How to Make the Most of Feedback About Your Startup

Gabe Zichermann
Jun 19, 2020 · 5 min read
Pitching your company is hard enough, but how do you handle feedback? (cc flickr GES2016)

The hardest thing to do in entrepreneurship is to seek out, accept and prioritize feedback. This is one of the most common mistakes I see entrepreneurs make. Why we suffer from anti-input cognitive biases will be the topic of another essay, but suffice it to say that you need to master this skill.

Plus, the sooner you start exposing yourself to others’ opinions of your team, company, product and market, the better your chances of success.

Based on my work with startups in my coaching and mentorship practice, I’ve developed a 7-step approach for dealing with feedback about your startup. These steps can be used whether you are getting opinions from mentors, investors, team members, analysts or customers.

Know Their Backgrounds

Record the Meeting

Listen — Don’t Argue

The more you let others in the room speak, the more content and fidelity you get. But if you feel your blood boiling or you’re getting a run up of nerves, take a deep breath, calm yourself and lean into that feeling without taking outward action. The more intentionally you do this, the easier it will be.

Ask Clarifying Questions

  1. What is your problem?
  2. How does this solve your problem?
  3. How do you solve your problem today (without this thing)?

If you think of your prospective investors and mentors as “customers” (they buy in by investing or agreeing to mentor you), this may also help how you run your Q&A.

Try to avoid questions like “What would you do” or “What do you propose we do.” These will make you seem weak and lacking in market knowledge or conviction. If you want to get someone to answer this question (because you’re looking for true market knowledge) it’s better to frame it as “What experiences have you had that are similar, and what did you do?”

Process Offline with Your Team

Compile in a Doc

Look for Patterns

For example, in one startup I mentored, investor feedback repeatedly pointed out that their category (salon bookings) had a lot of competition, and that competition was not doing great. After hearing this a few times from different corners, the founders retooled their market focus and presentation to higher-end and multi-site salons, who were not being served by their competitors. They went on to raise significant capital and have done a stellar job of execution. This is not solely because of the feedback, but rather the feedback helped them see something and short-circuit an otherwise costly customer development process.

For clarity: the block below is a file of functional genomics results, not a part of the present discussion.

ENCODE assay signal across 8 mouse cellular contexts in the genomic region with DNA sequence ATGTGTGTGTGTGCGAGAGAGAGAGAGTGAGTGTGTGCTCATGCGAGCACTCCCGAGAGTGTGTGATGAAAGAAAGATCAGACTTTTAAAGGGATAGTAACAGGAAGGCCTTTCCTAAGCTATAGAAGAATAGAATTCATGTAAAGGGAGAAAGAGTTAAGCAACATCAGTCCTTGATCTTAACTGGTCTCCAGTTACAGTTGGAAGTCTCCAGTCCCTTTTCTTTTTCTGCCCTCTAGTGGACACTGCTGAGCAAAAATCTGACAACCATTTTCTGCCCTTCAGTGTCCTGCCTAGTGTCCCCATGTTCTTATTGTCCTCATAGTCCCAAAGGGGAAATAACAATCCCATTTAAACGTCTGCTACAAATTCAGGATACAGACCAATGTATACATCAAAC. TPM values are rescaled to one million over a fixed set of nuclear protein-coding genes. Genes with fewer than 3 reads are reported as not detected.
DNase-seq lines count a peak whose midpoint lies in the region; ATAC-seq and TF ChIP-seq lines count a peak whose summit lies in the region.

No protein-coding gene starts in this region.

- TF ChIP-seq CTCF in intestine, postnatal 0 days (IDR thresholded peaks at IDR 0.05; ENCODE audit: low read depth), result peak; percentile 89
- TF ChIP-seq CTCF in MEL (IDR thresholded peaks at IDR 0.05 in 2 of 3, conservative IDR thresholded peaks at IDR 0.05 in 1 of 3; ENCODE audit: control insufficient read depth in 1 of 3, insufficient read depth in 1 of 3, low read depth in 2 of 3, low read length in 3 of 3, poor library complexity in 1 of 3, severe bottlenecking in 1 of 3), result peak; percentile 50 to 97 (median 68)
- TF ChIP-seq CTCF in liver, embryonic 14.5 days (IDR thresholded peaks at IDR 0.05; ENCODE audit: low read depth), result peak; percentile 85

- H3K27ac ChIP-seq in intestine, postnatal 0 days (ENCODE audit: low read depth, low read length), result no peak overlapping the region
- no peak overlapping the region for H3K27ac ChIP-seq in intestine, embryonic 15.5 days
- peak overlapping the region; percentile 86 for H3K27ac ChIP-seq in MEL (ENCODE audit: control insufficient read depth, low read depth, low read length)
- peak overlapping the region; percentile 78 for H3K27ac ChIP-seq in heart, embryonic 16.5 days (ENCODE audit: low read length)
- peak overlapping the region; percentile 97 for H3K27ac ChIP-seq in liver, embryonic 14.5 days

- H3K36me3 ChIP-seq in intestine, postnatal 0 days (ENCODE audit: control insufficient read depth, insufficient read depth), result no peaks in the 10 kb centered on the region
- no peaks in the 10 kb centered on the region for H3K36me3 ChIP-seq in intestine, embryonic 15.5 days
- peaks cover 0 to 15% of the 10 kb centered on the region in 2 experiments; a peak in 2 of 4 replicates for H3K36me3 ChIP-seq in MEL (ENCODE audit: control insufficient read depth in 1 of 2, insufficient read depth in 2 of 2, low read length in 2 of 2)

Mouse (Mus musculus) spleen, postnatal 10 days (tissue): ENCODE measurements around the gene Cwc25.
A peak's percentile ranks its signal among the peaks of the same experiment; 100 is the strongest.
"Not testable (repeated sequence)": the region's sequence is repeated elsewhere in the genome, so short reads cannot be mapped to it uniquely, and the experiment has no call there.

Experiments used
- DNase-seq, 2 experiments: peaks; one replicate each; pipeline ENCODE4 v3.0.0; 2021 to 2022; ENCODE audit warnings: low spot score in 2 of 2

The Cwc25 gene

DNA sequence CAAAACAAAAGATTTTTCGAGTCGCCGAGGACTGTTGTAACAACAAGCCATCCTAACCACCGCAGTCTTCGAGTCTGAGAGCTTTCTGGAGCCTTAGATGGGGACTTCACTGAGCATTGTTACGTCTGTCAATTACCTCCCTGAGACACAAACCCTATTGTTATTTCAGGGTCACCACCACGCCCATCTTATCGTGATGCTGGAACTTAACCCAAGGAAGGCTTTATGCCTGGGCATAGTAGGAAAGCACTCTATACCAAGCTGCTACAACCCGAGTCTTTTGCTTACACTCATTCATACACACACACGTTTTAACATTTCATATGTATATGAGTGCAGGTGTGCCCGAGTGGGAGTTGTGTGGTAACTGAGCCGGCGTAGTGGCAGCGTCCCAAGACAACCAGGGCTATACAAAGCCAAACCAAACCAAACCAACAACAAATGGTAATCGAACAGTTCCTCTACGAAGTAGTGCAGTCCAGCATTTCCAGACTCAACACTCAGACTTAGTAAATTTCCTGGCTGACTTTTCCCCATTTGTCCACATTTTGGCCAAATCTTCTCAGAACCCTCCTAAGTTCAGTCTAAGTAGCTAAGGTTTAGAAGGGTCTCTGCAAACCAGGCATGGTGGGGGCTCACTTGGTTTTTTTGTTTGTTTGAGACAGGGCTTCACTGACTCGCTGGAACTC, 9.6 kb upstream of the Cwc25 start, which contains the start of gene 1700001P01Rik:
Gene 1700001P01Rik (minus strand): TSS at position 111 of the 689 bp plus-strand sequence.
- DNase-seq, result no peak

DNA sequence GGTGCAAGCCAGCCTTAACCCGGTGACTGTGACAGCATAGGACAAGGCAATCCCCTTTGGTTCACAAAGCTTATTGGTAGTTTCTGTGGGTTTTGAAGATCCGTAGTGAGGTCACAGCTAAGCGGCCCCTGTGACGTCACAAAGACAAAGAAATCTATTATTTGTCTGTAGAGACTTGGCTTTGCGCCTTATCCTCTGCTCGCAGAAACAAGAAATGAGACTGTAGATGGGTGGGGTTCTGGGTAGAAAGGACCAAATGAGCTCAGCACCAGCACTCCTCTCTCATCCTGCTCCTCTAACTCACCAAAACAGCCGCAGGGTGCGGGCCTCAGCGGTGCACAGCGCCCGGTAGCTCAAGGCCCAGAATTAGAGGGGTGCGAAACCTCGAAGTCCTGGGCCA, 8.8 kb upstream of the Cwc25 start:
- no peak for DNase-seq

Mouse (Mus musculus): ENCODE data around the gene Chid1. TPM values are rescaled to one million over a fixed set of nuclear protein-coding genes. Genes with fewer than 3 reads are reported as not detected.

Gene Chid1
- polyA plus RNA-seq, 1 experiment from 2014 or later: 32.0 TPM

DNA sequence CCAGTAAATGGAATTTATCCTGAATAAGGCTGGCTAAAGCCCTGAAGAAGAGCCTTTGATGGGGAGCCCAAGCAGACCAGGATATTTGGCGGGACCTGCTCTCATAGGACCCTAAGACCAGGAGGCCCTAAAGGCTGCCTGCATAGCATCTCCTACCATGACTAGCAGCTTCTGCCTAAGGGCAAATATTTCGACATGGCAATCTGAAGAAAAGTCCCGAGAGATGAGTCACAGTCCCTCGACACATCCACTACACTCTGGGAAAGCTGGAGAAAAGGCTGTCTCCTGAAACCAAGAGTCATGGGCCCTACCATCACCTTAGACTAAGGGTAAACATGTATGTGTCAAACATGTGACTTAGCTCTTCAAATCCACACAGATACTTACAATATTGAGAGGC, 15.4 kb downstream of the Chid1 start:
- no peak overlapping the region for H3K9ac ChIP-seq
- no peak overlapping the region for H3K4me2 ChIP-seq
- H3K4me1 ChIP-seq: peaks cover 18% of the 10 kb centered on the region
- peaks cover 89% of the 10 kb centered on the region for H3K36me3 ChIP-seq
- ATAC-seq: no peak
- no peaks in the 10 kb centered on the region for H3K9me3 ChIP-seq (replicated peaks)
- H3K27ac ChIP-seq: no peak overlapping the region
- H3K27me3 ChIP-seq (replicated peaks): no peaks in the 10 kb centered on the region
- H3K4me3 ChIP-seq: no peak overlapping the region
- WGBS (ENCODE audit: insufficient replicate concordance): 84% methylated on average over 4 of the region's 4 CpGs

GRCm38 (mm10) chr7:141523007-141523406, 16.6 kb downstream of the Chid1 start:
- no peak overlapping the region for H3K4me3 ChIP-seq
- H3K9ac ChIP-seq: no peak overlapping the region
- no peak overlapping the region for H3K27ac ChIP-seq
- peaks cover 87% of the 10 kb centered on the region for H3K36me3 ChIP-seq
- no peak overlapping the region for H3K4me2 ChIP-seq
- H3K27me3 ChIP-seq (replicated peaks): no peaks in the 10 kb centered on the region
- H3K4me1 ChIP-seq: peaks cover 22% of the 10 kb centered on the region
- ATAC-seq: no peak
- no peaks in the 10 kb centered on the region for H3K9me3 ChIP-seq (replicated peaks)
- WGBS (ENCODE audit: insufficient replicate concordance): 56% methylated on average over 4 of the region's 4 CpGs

As you’re looking at patterns, be sure to include a “weighting” element based on the speaker’s experience and interest. In the salon example above, a single point of target-market feedback would be more heavily influential if given from a prospective salon owner than from a junior venture partner. Just like VCs, you’re trying to match patterns and find leverage in discerning signal from noise.

Deciding What to Do

The first thing to remember is that this is your startup. You (and your co-founder) ultimately make the decisions and have to live with those decisions. Mentors, customers and investors get to go home at night. You’re living/breathing/sleeping your startup. If something legitimately doesn’t sit right with you, don’t do it.

Beyond that, you’re looking for patterns — and from people who you trust/have good opinions on the matter. Be especially conscious of the times when the feedback you’re receiving contradicts your plans or vision for the future. This is often the place where you get the most interesting learnings and outcomes.

Just don’t be over-reactive. I’ve seen many startups (my own included) whipsaw from one strategy to another after a single investor meeting. This is rarely a good idea, and can actively work against you by muddying your message and undermining your convictions or confidence.

Be true to yourself and persevere. But as my grandfather once said, “If 10 people tell you you’re drunk, lie down.” I think this is great advice for any alcoholic — or startup founder.

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Gabe Zichermann

Written by

Author and Public Speaker on Gamification, The 4th Industrial Revolution, the Future of Work and Failure. More about me: https://gabezichermann.com

The Startup

Get smarter at building your thing. Follow to join The Startup’s +8 million monthly readers & +724K followers.

Gabe Zichermann

Written by

Author and Public Speaker on Gamification, The 4th Industrial Revolution, the Future of Work and Failure. More about me: https://gabezichermann.com

The Startup

Get smarter at building your thing. Follow to join The Startup’s +8 million monthly readers & +724K followers.

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